Distance and Social Recognition in Hens: Implications for the Use of Photographs as Social Stimuli

in Behaviour
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Abstract

The role of close (less than 30 cm) examination or scrutiny of other birds in social recognition was confirmed by showing that before approaching a hen whose identity was unknown, hens behaved similarly whether that bird was familiar or unfamiliar to them, but after examining the other hen they temporarily kept further away from unfamiliar hens (Expt 1). Hens chose flock-mates rather than unfamiliar birds as feeding companions even when all that was visible of the target birds were their heads and necks, confirming the role of these regions in recognition (Expt 2). They showed this preference for familiar birds whether they could see either the front or the side views of the heads of the target birds but attempts to confirm this result with photographs rather than live birds resulted in no significant preference being shown (Expts 3 and 4). The reasons for this lack of transfer from live birds to photographs and its implications for presenting artificial visual stimuli such as photographs and video to hens are discussed.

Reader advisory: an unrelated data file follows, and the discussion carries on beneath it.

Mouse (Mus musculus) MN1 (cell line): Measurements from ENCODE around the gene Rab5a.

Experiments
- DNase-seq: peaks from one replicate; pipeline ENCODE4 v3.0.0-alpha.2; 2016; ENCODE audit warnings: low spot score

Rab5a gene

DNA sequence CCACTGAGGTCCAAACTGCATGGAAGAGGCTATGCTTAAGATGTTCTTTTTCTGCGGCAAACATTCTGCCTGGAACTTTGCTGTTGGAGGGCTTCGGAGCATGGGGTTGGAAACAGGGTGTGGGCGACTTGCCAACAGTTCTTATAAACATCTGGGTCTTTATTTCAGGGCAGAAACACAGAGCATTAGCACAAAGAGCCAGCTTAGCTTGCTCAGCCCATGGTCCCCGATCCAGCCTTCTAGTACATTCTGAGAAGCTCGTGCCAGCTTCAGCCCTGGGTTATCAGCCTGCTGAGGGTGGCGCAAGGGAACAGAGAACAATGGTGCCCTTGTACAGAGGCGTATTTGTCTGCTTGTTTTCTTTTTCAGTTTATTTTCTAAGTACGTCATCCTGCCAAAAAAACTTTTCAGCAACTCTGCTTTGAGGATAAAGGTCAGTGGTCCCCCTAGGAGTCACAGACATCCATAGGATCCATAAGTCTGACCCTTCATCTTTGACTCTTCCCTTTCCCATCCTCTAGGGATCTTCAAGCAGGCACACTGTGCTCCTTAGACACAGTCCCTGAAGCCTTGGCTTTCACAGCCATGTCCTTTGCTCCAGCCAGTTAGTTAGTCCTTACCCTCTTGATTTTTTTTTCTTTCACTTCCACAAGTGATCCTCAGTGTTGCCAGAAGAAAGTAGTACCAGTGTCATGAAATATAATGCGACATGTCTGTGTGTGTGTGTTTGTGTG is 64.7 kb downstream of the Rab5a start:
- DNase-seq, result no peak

Distance and Social Recognition in Hens: Implications for the Use of Photographs as Social Stimuli

in Behaviour

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